Expert Says Screaming Crowd Is To Blame For Harambe's Death

| by Sheena Vasani
Harambe Harambe

Some experts have said Harambe, the gorilla that was shot and killed at the Cincinnati Zoo on May 28, was actually non-violent.

After a 4-year-old boy fell into Harambe's enclosure at the zoo that day, the gorilla was seen picking him up and carrying him around, The Age reports. Zoo staff then fatally shot Harambe with a rifle.

Professor Gisela Kaplan, an animal behavior expert, said Harambe was a "gentle giant" who initially sought to protect the child.

She said it is likely the gorilla dragged the boy away to guard him in response to onlookers’ screams.

"Gorillas don't attack," she told radio station 3AW, according to The Age. "They are a peaceful species. They will only attack if there's a real threat to their own existence. There are records of them saving children before in very similar situations when a child had fallen into an enclosure.”

While Kaplan agreed the child’s life was a greater priority than the gorilla’s, she said she believed there could have been a peaceful resolution.

"[Harambe] was probably doing all the kind of benign things that a gorilla can do and he was being penalized for it and lost his life and traumatized his entire family," she said. "Why couldn't they have shot him in the shoulder?"

Cincinnati Zoo director Thane Maynard disagreed.

"This child was being dragged around," he said. " His head was banging on the concrete. This was not a gentle thing. The child was at risk. We're very fortunate that he was OK."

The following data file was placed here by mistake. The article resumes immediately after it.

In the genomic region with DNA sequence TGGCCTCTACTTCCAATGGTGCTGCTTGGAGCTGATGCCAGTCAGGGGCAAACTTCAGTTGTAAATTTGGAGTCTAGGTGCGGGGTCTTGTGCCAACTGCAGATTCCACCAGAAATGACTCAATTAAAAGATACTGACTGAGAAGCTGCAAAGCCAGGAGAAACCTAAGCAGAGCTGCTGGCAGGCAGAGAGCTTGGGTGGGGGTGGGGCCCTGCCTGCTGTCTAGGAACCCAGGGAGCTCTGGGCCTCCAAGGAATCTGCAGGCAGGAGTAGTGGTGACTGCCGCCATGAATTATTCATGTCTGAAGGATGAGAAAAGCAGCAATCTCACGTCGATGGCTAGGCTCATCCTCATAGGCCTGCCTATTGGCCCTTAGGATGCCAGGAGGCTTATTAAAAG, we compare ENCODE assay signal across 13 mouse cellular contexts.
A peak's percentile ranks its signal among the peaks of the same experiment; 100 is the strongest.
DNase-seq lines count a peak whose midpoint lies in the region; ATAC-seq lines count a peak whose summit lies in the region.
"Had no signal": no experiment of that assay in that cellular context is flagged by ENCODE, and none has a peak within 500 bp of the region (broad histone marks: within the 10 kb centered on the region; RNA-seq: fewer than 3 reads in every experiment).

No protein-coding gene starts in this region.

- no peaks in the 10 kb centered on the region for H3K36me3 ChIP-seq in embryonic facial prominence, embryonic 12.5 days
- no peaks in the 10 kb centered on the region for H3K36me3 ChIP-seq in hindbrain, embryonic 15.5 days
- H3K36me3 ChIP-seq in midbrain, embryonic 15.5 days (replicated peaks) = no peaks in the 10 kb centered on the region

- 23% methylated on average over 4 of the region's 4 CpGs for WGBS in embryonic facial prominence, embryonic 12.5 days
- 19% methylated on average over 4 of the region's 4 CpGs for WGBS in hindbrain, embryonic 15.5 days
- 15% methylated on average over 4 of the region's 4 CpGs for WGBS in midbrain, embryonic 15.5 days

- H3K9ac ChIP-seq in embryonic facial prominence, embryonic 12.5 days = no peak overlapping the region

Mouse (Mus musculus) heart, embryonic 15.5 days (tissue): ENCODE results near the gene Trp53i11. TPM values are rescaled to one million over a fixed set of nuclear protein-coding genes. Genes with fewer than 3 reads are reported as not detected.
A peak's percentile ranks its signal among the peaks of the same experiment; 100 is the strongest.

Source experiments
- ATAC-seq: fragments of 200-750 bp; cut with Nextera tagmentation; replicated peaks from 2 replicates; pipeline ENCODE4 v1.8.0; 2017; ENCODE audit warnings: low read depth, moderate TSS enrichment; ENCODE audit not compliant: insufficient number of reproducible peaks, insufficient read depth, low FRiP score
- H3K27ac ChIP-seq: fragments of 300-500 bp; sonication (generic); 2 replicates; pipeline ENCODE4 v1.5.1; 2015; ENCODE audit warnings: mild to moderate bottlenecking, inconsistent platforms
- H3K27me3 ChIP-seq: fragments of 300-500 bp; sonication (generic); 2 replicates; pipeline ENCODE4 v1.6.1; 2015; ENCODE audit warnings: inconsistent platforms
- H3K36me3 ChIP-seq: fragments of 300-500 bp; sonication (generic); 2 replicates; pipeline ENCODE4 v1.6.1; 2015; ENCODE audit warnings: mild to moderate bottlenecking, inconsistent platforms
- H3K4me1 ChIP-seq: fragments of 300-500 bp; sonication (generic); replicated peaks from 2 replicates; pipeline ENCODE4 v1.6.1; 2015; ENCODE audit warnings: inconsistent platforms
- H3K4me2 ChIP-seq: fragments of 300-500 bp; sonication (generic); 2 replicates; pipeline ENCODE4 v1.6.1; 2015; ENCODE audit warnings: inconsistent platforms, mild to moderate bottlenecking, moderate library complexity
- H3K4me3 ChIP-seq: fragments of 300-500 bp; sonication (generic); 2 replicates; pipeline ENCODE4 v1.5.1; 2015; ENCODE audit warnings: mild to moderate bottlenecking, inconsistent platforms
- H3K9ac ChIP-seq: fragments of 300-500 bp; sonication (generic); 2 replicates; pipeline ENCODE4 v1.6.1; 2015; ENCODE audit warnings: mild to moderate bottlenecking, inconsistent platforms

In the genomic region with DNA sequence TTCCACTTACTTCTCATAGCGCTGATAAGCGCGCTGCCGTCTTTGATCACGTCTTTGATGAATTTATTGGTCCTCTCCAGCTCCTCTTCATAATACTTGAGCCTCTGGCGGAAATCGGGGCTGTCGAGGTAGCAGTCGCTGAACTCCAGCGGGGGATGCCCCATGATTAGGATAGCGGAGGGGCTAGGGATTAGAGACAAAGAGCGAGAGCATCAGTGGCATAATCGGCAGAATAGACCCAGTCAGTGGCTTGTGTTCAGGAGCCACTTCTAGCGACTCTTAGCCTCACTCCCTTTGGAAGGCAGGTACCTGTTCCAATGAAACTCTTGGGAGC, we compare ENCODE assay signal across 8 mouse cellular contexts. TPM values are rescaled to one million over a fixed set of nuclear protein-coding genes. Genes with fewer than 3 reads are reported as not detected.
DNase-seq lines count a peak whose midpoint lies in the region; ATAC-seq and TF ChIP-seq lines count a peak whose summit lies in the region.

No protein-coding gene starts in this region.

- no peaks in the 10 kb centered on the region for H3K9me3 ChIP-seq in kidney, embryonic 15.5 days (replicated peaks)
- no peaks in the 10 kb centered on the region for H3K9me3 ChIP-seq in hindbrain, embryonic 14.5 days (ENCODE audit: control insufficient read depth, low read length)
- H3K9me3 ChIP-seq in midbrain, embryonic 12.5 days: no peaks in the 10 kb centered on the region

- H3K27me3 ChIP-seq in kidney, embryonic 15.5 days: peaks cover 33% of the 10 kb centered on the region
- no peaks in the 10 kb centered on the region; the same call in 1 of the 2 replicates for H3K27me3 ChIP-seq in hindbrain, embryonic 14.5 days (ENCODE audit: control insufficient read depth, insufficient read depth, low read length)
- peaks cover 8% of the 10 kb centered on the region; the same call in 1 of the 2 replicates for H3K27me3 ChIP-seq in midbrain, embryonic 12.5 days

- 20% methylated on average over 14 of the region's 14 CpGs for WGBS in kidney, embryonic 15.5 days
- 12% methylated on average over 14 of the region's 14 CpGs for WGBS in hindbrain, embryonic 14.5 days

Maynard added that tranquilizers may not have kicked in quickly enough to save the child from further danger.

"The gorilla was clearly agitated," he said. "Looking back, we would make the same decision."

Meanwhile the boy is recovering from a concussion, his mother Michelle Gregg said.

"I want to thank everyone for their thoughts and prayers today," she wrote on Facebook. "What started off as a wonderful day turned into a scary one. For those of you that have seen the news or been on social media that was my son that fell in the gorilla exhibit at the zoo.

"God protected my child until the authorities were able to get to him. My son is safe and was able to walk away with a concussion and a few scrapes ... no broken bones or internal injuries.”

The mother also expressed her sadness over the death of Harambe.

Sources: The Age (2) /Photo Credit: Cincinnati Zoo/Twitter via The Age 


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